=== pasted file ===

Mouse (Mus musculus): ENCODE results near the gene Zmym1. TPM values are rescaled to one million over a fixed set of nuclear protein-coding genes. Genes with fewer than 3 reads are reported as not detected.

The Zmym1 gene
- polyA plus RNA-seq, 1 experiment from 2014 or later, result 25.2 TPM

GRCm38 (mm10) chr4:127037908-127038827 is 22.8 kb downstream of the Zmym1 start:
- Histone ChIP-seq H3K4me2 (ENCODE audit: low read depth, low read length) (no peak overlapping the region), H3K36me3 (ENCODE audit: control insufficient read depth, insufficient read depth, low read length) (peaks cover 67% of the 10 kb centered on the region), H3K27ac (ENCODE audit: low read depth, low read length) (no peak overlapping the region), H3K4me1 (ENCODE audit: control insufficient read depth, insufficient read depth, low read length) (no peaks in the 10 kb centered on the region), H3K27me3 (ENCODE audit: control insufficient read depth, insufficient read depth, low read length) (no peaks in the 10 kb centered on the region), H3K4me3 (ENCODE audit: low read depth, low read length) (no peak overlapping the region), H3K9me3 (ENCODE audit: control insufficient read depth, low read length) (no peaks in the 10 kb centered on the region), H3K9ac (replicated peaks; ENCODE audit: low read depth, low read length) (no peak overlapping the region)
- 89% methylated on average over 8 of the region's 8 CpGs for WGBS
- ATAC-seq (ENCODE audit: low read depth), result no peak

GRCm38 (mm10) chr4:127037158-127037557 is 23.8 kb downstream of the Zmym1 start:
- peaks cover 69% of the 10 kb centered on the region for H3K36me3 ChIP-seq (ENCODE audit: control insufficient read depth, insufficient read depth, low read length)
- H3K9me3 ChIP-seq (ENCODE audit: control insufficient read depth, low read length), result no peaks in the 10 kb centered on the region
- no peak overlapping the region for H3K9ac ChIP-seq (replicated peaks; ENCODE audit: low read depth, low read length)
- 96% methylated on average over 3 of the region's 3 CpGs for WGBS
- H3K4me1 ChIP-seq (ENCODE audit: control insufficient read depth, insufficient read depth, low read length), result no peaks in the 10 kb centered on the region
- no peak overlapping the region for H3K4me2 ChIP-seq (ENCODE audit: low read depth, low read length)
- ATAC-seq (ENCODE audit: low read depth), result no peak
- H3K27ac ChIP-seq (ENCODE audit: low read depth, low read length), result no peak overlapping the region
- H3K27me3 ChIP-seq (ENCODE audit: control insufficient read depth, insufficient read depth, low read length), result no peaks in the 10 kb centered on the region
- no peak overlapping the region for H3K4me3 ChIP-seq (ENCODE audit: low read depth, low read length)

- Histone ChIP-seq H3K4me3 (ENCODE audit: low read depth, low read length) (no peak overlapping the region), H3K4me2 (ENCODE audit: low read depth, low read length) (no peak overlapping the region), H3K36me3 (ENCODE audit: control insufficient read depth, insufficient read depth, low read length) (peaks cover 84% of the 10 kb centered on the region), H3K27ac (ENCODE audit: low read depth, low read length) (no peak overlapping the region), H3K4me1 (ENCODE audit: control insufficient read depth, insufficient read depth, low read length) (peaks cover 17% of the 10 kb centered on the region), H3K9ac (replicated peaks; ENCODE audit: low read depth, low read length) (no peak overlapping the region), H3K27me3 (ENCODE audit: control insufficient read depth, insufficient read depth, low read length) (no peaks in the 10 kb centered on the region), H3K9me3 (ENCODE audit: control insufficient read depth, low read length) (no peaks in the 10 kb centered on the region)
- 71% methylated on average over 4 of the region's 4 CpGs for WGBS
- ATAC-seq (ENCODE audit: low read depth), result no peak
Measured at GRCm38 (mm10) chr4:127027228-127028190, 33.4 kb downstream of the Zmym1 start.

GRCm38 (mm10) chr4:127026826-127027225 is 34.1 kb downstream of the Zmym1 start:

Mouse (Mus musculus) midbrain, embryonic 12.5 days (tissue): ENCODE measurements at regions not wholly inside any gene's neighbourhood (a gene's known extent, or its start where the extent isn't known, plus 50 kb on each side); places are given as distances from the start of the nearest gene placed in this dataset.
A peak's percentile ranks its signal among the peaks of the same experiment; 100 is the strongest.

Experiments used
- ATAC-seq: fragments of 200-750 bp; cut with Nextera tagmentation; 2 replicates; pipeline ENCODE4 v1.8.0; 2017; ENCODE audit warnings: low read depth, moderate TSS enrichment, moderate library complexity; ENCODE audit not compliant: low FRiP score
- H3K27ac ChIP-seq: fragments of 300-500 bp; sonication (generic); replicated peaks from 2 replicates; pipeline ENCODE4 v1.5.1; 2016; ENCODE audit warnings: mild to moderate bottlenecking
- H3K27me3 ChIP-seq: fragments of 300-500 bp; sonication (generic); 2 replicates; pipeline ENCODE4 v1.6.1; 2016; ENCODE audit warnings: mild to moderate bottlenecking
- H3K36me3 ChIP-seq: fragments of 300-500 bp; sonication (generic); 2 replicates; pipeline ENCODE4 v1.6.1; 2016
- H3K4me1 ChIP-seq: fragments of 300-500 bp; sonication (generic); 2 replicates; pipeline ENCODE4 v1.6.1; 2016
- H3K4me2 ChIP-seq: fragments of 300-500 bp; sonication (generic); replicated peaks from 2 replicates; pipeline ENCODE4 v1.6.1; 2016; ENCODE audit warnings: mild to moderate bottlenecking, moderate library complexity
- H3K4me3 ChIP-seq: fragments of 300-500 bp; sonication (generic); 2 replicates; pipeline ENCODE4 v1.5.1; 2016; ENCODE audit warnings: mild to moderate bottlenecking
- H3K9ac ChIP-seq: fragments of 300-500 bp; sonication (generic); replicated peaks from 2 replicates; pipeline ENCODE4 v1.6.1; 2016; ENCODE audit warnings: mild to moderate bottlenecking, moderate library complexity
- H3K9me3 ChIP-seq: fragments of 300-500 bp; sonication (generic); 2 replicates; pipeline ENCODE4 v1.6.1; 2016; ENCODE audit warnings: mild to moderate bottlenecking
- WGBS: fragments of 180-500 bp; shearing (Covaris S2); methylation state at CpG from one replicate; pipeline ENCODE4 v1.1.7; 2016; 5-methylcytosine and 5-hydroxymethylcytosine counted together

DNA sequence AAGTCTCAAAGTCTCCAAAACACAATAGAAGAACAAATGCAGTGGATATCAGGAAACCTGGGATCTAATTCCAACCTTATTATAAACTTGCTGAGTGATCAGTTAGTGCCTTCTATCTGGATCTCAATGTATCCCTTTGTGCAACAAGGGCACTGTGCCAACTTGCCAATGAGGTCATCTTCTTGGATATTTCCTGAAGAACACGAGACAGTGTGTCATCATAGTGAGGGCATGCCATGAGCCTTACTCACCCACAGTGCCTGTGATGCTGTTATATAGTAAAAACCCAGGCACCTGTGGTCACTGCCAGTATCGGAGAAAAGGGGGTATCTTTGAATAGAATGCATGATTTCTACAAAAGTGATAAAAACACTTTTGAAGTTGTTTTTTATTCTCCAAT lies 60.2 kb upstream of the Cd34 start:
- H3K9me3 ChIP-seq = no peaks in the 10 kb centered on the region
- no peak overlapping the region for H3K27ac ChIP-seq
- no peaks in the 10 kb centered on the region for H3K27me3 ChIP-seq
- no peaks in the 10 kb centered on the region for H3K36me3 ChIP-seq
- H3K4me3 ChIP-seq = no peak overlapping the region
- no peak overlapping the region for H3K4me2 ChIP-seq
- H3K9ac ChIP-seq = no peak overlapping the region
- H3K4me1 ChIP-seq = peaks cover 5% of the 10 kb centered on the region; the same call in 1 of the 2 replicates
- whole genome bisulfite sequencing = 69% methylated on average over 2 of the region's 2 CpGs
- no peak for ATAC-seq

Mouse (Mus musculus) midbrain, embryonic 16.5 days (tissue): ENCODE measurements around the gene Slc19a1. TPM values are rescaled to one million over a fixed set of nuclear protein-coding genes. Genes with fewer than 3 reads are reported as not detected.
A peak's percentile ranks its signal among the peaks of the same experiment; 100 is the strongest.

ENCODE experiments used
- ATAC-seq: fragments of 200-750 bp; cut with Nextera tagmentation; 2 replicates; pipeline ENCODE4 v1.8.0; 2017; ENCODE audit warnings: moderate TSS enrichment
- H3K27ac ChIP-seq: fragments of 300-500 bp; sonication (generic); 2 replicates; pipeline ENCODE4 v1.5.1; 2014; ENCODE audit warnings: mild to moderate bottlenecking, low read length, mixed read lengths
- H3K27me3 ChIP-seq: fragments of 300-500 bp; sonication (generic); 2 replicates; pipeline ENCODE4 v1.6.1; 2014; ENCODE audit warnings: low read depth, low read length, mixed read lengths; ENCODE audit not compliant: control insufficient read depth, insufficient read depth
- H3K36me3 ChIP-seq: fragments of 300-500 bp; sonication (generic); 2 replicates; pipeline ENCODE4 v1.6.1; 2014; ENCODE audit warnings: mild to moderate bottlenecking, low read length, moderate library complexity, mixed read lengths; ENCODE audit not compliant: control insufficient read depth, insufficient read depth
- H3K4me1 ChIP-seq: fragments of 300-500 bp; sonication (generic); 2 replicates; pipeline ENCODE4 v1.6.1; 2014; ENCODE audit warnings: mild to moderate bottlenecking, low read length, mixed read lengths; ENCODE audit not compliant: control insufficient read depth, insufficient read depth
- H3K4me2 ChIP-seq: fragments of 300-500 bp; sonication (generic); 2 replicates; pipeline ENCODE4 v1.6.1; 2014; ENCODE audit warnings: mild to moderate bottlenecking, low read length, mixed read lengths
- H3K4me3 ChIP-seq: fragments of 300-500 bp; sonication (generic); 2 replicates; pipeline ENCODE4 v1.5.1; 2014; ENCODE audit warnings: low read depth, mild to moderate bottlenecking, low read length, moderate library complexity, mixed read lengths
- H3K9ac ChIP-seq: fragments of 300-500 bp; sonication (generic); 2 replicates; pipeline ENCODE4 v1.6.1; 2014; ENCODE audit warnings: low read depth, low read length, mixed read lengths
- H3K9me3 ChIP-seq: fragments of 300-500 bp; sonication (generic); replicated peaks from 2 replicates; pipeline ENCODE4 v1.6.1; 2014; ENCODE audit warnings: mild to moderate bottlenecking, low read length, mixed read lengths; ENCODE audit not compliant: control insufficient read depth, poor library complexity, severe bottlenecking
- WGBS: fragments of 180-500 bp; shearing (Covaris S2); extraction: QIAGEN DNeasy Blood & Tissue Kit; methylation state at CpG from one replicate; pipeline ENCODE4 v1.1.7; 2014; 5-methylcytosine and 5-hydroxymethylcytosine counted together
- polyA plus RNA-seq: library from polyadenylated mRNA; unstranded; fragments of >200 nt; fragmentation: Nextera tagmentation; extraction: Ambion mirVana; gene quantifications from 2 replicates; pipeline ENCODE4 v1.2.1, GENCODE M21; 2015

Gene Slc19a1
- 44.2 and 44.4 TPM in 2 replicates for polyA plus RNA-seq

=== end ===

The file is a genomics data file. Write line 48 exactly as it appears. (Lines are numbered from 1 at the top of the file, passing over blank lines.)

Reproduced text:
Mouse (Mus musculus) midbrain, embryonic 16.5 days (tissue): ENCODE measurements around the gene Slc19a1. TPM values are rescaled to one million over a fixed set of nuclear protein-coding genes. Genes with fewer than 3 reads are reported as not detected.